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‘Baby dragon’: Giant bird-like dinosaur preserved in egg resembled an overgrown ostrich

dino beibeilong adapt
A gigantic cassowary-like dinosaur named Beibeilong incubates its eggs in an artist's rendering.
This article or excerpt is included in the GLP’s daily curated selection of ideologically diverse news, opinion and analysis of biotechnology innovation.

More than 20 years after gracing the cover of National Geographic as “Baby Louie,” a tiny dinosaur found curled inside its egg, finally has an official name: baby dragon.

The newly described species was a giant bird-like dinosaur that laid eggs up to two feet long in nests the size of a monster truck tire. Scientists who recently studied the 90-million-year-old fossil in detail have called it Beibeilong sinensis, or “baby dragon from China,” according to a study published May 9 in the journal Nature Communications.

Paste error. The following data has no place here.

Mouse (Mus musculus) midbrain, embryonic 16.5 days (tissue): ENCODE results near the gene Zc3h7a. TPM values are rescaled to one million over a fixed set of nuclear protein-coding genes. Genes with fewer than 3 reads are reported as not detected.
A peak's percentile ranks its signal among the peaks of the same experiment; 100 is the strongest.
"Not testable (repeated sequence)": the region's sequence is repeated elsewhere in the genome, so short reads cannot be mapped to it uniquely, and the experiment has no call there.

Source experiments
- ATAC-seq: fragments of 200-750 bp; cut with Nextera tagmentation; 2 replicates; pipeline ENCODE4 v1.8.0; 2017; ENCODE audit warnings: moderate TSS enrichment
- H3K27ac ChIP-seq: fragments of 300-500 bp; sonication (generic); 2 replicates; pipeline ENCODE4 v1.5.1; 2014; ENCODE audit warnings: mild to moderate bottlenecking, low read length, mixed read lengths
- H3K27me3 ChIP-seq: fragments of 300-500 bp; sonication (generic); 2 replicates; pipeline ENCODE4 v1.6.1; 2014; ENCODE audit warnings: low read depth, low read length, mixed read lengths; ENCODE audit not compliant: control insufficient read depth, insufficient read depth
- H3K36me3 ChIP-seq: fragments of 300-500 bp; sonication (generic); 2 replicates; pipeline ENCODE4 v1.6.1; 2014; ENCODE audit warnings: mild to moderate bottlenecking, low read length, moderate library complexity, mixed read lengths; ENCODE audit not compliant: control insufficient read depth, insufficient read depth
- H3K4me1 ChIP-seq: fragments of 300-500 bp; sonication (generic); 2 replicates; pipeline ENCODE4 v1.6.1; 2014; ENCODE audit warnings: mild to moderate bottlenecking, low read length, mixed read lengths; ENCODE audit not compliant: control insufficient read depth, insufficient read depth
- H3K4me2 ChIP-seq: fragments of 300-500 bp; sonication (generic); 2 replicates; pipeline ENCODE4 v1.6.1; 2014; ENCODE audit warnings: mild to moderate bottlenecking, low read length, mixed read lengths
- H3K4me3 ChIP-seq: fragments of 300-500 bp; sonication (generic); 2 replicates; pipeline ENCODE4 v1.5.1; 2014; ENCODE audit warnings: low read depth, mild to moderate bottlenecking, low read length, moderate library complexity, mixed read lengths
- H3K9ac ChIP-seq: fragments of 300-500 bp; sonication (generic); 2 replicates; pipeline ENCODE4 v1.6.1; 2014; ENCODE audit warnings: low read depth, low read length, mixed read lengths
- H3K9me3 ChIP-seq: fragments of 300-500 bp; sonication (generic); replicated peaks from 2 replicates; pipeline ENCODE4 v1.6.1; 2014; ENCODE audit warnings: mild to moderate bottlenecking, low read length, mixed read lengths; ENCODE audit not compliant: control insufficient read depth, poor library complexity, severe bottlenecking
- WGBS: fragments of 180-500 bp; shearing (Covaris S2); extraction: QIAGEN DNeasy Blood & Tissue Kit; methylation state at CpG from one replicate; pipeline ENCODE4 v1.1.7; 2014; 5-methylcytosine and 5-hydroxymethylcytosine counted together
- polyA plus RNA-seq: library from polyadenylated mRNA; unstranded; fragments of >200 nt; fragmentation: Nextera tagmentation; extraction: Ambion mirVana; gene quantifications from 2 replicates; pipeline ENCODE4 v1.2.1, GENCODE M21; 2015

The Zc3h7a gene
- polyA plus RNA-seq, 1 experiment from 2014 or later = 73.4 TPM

“I imagine them as very birdlike,” says study co-author Darla Zelenitsky, a paleontologist at the University of Calgary—much like an overgrown cassowary, an ostrich relative.

dino embryo fossil adapt

The dinosaur belonged to a birdlike group known as oviraptors, most of which were fairly small. Only three skeletons of giant oviraptors have been found, including Baby Louie, “but their eggs are extremely common,” Zelenitsky says. (Read more about feathered dinosaurs in First Dinosaur Tail Found Preserved in Amber.)

What’s more, the discovery suggests that enormous bird-like oviraptors may once have roamed wherever the giant eggs are found.

The GLP aggregated and excerpted this blog/article to reflect the diversity of news, opinion, and analysis. Read full, original post: ‘Baby Dragon’ Dinosaur Found Inside Giant Egg

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